We enjoyed doing this experiment and learning about other schools. Thanks for letting us participate.

Students at OA Todd Middle School


Mme. Perreault's Chemistry student

Ontario, Canada

Hello everyone,

I hope everyone's boiling point project went as well as mine. I, as well, found that elevation influenced the boiling point the most out of them all. The higher your elevation, the lower the boiling point and vice versa. I apologize about not having any pictures, graphs or charts. My computer would not create the graphs and charts the way that it should have.

I know that I personally enjoyed this Project a lot. I was really curious to see what influences the boiling point the most. In the future, I would definitely consider doing another project like this. It was really neat to see and know that people all over the world were doing the same project I was.

I did this project as part of my Independent Study for my Grade 12 University Level Chemistry Class. Although this project is more designed for people of a little bit younger level, I am still able to do the experiment and take a more in depth analysis of all the results that I acquire from all of you who did the experiment as well and submitted your results. I would just like to thank Meg Turner for doing this project again and i would also like to thank all of you out there for making this project a fun and worthwhile learning experience.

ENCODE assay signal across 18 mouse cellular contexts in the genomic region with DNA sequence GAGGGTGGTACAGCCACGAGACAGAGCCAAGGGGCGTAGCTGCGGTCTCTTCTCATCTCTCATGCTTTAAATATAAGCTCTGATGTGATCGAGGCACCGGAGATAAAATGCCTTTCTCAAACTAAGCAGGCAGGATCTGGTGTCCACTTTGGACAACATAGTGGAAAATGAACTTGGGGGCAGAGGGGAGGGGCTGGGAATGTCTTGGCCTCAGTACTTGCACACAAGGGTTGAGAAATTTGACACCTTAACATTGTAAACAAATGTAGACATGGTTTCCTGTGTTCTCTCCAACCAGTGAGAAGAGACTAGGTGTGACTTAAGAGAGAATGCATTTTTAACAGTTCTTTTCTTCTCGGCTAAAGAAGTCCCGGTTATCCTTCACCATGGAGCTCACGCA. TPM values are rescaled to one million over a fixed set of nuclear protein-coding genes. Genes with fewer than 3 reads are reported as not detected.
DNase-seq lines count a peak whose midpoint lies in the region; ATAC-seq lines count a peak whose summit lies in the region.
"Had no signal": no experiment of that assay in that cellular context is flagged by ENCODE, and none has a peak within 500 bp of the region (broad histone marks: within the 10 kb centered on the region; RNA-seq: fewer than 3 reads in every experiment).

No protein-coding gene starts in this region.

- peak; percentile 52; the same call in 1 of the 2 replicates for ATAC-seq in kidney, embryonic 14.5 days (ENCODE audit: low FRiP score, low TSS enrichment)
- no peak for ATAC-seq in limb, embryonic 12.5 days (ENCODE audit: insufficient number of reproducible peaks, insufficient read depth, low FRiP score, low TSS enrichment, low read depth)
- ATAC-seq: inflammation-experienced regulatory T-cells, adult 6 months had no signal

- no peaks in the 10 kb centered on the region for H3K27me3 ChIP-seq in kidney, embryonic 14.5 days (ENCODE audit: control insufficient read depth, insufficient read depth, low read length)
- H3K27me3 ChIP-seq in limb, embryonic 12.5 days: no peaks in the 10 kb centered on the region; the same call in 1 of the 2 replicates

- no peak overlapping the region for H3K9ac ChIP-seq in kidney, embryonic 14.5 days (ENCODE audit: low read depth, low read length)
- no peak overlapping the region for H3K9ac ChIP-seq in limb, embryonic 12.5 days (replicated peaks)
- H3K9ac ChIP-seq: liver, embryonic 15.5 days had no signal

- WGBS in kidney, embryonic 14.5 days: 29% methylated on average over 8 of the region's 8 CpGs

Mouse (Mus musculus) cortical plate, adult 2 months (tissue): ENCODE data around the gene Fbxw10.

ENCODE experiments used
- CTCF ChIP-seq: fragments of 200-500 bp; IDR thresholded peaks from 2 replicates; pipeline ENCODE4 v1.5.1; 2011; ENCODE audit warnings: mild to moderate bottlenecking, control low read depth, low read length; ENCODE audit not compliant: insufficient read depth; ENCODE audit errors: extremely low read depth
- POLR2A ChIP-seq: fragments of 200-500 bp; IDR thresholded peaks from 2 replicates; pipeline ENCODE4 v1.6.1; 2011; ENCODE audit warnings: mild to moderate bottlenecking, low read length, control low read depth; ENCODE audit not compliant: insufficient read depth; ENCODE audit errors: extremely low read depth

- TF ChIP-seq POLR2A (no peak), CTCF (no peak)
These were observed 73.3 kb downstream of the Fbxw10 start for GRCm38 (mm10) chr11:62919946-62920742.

My greatest appreciation and my best wishes go out to you all. I wish you all the best in your classes this year and every year. Good Luck.
Maybe some of you will also do more of these type of projects and well get to work together again.

Thank you all,
Mme. Perreault's Chem student :)


Edison Middle School

West Orange, New Jersey, USA

All though we had many different opinions as to why the boiling point of water might differ, the strongest link seems to be BP and elevation. The second strongest link seems to be BP and room temperature. The results were fairly close to all of our classes' hypotheses.